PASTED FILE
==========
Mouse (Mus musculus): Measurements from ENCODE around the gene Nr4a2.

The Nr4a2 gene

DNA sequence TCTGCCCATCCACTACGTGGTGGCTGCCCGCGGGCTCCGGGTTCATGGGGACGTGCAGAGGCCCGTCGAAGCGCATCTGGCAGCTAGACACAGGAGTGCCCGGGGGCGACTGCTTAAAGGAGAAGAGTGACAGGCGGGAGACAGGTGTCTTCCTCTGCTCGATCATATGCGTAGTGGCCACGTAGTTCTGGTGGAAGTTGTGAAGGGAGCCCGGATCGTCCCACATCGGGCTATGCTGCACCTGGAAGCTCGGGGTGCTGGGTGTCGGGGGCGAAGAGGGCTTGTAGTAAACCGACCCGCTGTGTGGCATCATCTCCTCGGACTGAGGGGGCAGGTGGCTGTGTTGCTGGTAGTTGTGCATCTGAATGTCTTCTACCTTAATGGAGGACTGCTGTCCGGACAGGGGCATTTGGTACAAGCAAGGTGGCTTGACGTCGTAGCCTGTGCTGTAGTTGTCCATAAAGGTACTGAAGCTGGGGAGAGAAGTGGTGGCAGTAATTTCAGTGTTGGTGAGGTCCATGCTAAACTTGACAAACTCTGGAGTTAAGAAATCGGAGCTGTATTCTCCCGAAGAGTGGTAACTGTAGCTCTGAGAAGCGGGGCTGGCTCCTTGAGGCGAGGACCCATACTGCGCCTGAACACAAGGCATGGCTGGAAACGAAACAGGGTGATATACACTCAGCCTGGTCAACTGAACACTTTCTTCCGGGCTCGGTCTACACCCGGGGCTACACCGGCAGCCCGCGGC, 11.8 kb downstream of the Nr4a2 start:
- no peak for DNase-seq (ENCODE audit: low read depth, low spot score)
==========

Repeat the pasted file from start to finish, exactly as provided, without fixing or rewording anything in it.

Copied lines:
Mouse (Mus musculus): Measurements from ENCODE around the gene Nr4a2.

The Nr4a2 gene

DNA sequence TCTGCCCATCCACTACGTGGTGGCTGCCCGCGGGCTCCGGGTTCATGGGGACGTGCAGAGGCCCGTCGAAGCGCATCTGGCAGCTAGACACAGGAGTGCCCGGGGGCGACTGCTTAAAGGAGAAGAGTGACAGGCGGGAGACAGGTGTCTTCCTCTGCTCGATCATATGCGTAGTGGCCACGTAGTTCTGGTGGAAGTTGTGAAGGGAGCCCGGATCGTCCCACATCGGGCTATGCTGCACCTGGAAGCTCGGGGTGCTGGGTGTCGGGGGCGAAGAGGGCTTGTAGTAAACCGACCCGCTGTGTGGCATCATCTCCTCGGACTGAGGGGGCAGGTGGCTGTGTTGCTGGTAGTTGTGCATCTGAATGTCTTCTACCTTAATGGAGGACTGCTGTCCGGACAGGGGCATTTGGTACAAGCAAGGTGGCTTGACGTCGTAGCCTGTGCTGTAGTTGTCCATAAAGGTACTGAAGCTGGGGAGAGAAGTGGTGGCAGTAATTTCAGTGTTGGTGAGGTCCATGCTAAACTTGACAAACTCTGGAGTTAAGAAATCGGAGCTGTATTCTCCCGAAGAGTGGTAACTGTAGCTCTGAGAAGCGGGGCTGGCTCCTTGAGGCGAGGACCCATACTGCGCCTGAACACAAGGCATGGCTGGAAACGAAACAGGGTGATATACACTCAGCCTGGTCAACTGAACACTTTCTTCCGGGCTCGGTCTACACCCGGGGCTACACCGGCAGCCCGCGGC, 11.8 kb downstream of the Nr4a2 start:
- no peak for DNase-seq (ENCODE audit: low read depth, low spot score)